Supreme Court nominee Neil Gorsuch says White House Chief of Staff Reince Priebus doesn’t speak for him on abortion law.
Priebus said in February at a conservative conference that with President Donald Trump’s nomination of Gorsuch, “we’re talking about a change of potentially 40 years of law.” That’s a reference to the 1973 landmark abortion decision Roe vs. Wade that legalized abortion.
“Mr. Priebus doesn’t speak for me and I don’t speak for him,” Gorsuch said in response to Minnesota Sen. Al Franken’s question on Priebus’ comments.
Gorsuch added: “I don’t appreciate it when people characterize me ... I am a judge, I am my own man.”
When Franken asked if he was comfortable with Priebus describing his nomination that way, Gorsuch said “there is a lot about this process I am uncomfortable with.”
Franken also grilled Gorsuch about the case of the freezing truck driver who had been fired after he had driven away from his broken trailer after waiting several hours for help. The temperature was 14 below zero.
While the 10th Circuit Court panel upheld an administrative judge’s ruling in favor of the fired driver, Gorsuch dissented. He said the law would have protected a driver who refused to operate an unsafe vehicle, but it did not protect a trucker who drove away from his trailer.
“I had a career in identifying absurdity, and I know it when I see it,” said Franken, a former “Saturday Night Live” performer and writer. “It makes me question your judgment.” He pressed Gorsuch to say what he would have done when faced with the driver’s predicament.
“I don’t know what I would have done if I were in his shoes. I don’t blame him at all for doing what he did do. I thought a lot about this case. I totally empathize.”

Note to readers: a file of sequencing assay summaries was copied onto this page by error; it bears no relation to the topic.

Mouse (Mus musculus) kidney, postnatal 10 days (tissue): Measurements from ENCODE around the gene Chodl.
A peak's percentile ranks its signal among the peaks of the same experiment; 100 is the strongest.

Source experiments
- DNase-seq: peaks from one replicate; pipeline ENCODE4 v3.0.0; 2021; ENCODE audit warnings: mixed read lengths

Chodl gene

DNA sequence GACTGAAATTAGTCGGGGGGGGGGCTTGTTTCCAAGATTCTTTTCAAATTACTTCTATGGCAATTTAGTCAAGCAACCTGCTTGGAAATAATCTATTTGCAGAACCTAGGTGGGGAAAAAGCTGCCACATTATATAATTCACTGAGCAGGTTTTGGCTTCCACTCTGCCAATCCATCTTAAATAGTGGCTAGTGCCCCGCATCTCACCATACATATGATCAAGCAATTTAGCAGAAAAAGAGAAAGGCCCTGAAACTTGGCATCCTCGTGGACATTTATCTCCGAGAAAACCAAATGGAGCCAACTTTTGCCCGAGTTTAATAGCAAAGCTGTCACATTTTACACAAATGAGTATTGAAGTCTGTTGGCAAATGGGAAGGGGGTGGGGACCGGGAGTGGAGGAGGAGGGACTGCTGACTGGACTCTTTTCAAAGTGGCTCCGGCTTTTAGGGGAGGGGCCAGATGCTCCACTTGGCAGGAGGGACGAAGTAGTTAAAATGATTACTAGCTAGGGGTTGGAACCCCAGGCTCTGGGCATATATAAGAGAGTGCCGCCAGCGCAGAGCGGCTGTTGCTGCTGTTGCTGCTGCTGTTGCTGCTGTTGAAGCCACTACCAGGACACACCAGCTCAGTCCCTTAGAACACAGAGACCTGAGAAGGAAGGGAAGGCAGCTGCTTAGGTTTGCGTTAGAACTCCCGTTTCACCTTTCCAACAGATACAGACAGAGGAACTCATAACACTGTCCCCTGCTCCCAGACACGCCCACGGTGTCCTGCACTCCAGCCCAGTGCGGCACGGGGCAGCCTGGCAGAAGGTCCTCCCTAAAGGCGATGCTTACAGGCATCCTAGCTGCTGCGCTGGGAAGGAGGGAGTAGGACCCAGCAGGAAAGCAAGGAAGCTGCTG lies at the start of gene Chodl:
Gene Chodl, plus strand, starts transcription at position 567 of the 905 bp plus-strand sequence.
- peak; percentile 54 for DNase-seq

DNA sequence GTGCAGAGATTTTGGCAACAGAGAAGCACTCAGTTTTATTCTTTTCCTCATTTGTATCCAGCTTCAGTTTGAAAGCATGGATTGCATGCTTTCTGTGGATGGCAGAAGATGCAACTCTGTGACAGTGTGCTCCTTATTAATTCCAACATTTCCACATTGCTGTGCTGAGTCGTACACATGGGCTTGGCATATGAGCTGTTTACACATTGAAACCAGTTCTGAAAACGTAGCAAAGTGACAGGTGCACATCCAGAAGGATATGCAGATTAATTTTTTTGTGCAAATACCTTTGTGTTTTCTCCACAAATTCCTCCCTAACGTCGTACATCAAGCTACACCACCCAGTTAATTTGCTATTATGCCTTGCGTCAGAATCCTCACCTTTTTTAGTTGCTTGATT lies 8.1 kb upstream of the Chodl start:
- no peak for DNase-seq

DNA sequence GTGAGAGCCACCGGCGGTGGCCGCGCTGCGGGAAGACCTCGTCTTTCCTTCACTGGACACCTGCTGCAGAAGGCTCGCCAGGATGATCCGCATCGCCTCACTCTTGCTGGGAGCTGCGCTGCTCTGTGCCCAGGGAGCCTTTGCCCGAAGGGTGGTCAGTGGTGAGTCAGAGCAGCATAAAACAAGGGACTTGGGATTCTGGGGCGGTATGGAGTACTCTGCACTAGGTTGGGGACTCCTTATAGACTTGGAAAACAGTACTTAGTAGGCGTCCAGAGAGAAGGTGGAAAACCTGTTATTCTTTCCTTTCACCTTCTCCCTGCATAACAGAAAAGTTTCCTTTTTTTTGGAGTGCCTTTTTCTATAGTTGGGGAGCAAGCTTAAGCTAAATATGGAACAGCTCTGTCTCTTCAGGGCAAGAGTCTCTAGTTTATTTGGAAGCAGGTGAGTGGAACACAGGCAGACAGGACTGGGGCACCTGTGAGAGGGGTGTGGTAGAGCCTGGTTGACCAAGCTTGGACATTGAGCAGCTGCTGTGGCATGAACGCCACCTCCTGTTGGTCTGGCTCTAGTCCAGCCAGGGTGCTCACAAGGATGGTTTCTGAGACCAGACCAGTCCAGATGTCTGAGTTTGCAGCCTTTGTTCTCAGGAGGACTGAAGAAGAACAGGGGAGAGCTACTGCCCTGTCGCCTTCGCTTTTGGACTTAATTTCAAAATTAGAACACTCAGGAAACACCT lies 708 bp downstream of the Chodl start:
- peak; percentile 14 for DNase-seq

Franken shot back. “I would have done exactly what he did. And I think everyone here would have done exactly what he did. And I think it is an easy answer.”
In response to questioning from Minnesota’s other senator, Amy Klobuchar, Gorsuch said he has “an open mind” about cameras in the Supreme Court and acknowledged that there were justices on both sides of the issue.
Most justices have expressed opposition to cameras, including some who seemed open to the idea at their own Senate confirmation hearings.
Klobuchar and four other members of the Senate Judiciary Committee introduced legislation last week to allow cameras during open proceedings of the Supreme Court. Senate Judiciary Committee Chairman Chuck Grassley, R-Iowa, is also a sponsor.
The committee approved similar bills in 2010 and 2012, but the proposal has never become law.
Klobuchar also asked Gorsuch about gender and his originalist interpretation of the Constitution.
She wanted to know whether the consistent use of the words “he” or “his” in the Constitution in describing the role of the president meant that the only a man can be president.
“So when the Constitution refers like 30-some times to ‘his’ or ‘he’ when describing the president of the United States, you would say that, as well, back then they actually thought a woman could be president even though women couldn’t vote?” she asked.
“Senator, I’m not looking to take us back to quill pens and horse and buggy,” he replied.
“But if you could just answer that question, it’s pretty important to me,” responded Klobuchar, who also sought out his views on campaign finance laws and judicial ethics rules.
“I’m trying to,” he said. “Of course, women can be president of the United States. I’m the father of two daughters and I hope one of them turns out to be president of the United States.”
This report includes material from the Tribune Washington Bureau and the Associated Press.